Portrait of the apes: Monkey takes a selfie with stunned British tourists (but all is not as it seems)

These British tourists appeared stunned after taking a holiday snap with this cheeky monkey in Bali, Indonesia.

Chloe and Craig Dennis were out in the Ubud Sacred Monkey Forest when they came across one of 1,260 Balinese long-tailed macaques native to the area.

Unbelievably, they appeared to capture the moment by roping the monkey into taking a remarkably good selfie of the three of them.

The resulting photo showed Chloe and Craig with a look of apparent disbelief on their face as the primate posed, mouth agape.

Chloe, from Devon, UK, said of the getaway: ‘It definitely was a trip of a lifetime!’

Chloe and Craig Dennis say the monkey took the photo of them while on holiday in Bali

The Ubud Sacred Monkey Forest is a natural sanctuary in the village of Padangtegal, Ubud, spanning some 12.5 hectares of land and home to around 1,200 monkeys.

Since the 14th century, the forest has been regarded as a sacred place, and remains home to three temples.

The monkeys are believed to symbolise both protection and mischief – characterised in the selfies they offer at IDR 50.000 (£2.50) a piece.

Today, the forest gets by on its responsible tourism trade, helping preserve it as a vital conservation area.

Encouraging people to reach spiritual and physical wellbeing through a harmonious exchange with the environment, the administrators invite people to get close to the monkeys native to the land in a responsible fashion.

The monkeys are understood to live in 10 separate groups, each with their own home range, within the forest.

Locals and workers at the forest continue to provide them with a steady diet of sweet potatoes and bananas.

In return, the monkeys appear all too happy to offer tourists selfies.

Visitors can buy a voucher for the ‘monkey selfie activity’.

They are advised to maintain a good distance from the monkey if they wish to take a photo themselves.

Legal precedent was set in 2018 when another monkey stole a photographer’s camera and started taking selfies.

Naruto, a crested macaque also from Indonesia, snapped several now-famous photos on David John Slater’s camera while he was on an assignment in Indonesia.

The US 9th Circuit Court of Appeals upheld a lower court’s ruling that animals do not have legal rights to photos they take after copyright status was called into question.

People for the Ethical Treatment of Animals (PETA) had sued Slater and self-publishing company Blurb on Naruto’s behalf in 2015, arguing that publishing and selling the photos without [Naruto’s] permission infringed upon Naruto’s rights spelled out in the Copyright Act.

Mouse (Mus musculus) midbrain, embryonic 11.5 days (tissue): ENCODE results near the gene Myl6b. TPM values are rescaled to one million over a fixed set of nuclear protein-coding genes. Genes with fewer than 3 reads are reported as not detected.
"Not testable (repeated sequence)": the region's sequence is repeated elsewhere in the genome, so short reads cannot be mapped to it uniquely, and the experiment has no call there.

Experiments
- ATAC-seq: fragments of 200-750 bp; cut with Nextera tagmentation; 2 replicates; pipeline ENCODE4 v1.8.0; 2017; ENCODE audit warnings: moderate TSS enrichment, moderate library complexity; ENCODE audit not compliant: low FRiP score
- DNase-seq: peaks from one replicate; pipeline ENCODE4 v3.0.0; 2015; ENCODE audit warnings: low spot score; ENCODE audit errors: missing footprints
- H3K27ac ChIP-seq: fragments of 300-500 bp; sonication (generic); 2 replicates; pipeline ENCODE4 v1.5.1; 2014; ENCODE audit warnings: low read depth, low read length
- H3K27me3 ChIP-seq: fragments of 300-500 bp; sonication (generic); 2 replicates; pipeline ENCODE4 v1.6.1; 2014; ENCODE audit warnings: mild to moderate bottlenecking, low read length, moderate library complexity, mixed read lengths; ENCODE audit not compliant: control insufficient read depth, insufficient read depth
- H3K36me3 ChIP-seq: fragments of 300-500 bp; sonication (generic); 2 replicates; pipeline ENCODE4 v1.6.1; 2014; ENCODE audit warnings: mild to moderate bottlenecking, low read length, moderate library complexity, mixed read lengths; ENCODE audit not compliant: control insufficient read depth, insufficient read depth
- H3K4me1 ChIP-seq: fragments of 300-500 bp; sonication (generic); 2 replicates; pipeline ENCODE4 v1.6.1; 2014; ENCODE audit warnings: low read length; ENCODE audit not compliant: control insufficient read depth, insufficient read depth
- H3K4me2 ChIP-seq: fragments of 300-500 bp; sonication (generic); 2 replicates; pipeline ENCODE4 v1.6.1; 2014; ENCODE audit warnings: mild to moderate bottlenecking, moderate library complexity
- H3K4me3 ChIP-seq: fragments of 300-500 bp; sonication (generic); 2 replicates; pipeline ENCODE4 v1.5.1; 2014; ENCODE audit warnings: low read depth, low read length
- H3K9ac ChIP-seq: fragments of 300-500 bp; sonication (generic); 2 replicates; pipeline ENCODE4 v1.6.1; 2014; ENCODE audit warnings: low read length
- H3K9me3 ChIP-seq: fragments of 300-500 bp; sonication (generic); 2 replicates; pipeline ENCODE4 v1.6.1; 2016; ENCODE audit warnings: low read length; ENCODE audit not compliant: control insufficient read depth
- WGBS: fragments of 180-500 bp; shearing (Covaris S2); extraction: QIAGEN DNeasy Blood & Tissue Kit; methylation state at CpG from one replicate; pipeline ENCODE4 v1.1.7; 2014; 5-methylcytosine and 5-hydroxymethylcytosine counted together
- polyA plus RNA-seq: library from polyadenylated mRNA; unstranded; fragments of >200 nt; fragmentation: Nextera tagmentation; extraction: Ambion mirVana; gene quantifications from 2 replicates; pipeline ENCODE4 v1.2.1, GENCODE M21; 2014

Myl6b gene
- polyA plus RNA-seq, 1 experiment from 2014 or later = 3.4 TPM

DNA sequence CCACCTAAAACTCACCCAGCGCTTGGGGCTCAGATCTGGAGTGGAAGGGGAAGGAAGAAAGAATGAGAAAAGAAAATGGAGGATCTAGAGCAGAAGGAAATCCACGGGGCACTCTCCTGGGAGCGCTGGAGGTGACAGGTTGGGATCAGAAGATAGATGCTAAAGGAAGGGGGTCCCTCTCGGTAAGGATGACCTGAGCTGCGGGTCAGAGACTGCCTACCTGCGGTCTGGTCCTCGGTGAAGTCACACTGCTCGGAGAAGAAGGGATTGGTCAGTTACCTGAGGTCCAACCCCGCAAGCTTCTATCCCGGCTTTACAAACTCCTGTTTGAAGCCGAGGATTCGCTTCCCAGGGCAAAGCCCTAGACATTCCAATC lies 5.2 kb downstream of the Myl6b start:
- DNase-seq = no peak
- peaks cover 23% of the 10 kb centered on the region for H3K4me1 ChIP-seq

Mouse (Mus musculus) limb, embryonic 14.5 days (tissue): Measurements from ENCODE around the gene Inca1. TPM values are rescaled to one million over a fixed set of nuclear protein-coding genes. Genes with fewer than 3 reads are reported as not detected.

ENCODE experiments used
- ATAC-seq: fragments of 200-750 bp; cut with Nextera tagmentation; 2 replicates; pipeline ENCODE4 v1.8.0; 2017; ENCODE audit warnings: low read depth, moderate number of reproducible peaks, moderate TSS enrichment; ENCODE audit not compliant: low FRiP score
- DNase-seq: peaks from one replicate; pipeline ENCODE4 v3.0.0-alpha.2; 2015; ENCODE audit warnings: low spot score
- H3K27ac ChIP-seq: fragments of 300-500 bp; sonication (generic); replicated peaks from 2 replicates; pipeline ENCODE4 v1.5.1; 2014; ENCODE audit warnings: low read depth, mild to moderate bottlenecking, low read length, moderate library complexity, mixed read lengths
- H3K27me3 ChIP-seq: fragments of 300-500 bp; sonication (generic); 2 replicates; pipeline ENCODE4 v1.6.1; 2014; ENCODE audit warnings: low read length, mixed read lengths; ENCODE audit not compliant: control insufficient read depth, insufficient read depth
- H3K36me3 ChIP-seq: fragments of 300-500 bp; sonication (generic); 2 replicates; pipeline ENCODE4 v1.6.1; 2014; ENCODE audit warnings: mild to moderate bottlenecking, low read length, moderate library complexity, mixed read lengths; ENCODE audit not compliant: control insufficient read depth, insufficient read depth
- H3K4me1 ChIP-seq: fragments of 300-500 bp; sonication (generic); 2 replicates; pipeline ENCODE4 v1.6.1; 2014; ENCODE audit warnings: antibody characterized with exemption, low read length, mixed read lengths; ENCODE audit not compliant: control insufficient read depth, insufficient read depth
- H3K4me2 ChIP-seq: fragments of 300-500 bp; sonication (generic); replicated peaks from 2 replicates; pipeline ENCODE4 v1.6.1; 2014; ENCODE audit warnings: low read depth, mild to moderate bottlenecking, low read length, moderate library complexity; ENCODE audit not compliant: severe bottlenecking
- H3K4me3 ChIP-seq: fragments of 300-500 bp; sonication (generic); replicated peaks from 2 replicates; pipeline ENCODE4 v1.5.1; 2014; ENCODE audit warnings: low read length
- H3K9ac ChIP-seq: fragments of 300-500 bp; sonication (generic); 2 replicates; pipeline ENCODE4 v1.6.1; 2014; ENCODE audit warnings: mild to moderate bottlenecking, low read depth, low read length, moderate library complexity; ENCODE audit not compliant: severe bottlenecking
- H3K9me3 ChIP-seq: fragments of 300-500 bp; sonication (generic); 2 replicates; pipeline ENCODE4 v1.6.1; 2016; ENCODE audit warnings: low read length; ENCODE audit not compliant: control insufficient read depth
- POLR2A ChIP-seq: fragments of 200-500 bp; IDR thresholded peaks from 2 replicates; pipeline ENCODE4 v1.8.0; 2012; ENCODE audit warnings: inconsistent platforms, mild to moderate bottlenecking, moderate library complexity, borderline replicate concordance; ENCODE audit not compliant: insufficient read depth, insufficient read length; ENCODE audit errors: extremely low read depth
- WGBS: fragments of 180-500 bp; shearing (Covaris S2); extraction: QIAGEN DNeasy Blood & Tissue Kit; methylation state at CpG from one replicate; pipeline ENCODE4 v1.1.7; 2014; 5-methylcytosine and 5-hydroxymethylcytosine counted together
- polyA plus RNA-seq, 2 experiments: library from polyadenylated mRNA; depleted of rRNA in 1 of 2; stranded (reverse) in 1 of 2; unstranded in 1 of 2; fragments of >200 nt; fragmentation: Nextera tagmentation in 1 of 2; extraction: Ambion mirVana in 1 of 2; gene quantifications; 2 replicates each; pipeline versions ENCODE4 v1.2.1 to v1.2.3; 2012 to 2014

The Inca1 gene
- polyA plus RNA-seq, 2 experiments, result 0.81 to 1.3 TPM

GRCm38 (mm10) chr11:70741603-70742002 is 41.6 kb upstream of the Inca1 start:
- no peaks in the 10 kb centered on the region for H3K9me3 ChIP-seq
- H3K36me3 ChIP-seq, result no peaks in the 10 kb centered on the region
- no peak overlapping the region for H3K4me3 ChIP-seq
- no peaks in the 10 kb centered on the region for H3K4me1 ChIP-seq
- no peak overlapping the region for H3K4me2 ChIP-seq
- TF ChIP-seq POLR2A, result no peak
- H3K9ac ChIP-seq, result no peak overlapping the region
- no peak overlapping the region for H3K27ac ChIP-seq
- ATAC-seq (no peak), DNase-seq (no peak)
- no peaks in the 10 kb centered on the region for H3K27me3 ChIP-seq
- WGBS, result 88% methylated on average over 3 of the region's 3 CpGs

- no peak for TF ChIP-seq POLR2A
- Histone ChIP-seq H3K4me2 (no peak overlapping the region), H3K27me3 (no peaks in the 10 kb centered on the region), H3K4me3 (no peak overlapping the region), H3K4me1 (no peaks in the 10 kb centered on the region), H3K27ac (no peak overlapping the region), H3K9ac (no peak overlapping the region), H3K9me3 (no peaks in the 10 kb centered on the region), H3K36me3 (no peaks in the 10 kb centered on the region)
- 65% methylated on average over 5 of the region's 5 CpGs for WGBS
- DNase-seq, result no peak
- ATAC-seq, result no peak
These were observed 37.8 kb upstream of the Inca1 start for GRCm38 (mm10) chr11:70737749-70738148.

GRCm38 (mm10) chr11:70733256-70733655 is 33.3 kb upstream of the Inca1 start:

Generally, the author and initial copyright owner of a photo is the person who takes the photo – in American as in British law.

In the end, the court ruled: ‘Our court’s precedent requires us to conclude that the monkey’s claim has standing under Article III of the United States Constitution.

‘Nonetheless, we conclude that this monkey – and all animals, since they are not human – lacks statutory standing under the Copyright Act.1 

‘We therefore affirm the judgment of the district court,’ panel Judge Carlos Bea said.

Reaching an agreement with PETA, Slater agreed to donate 25 per cent of any future revenue derived from using or selling the photos to charities that protect the macaques’ habitat in Indonesia.

A crab-eating macaque in Ubud Monkey Forest, Bali, Indonesia. Undated

A crab-eating macaque in Ubud Monkey Forest, Bali, Indonesia. Undated

Balinese take part in a purification ritual at the Beji Temple, located inside a monkey sanctuary in Ubud on Indonesia's resort island of Bali on August 15, 2019

Balinese take part in a purification ritual at the Beji Temple, located inside a monkey sanctuary in Ubud on Indonesia’s resort island of Bali on August 15, 2019

According to a joint statement, ‘PETA and David Slater agree that this case raises important, cutting-edge issues about expanding legal rights for nonhuman animals, a goal that they both support, and they will continue their respective work to achieve this goal.’

A statement from PETA at the time said: ‘Naruto and the famous ‘monkey selfie’ photographs that he undeniably took clearly demonstrate that he and his fellow macaques—like so many other animals—are highly intelligent, thinking, sophisticated beings worthy of having legal ownership of their own intellectual property and holding other rights as members of the legal community.

‘Naruto’s case went all the way to a federal appeals court and shows that the struggle for animal rights is ingrained in our legal system. We’ll continue working in the courts to establish legal rights for animals. 

‘Everyone deserves the rights we hold dear: to live as they choose, to be with their families, to be free from abuse and suffering, and to benefit from their own creations.’

MailOnline contacted the Ubud Sacred Monkey Forest for comment.

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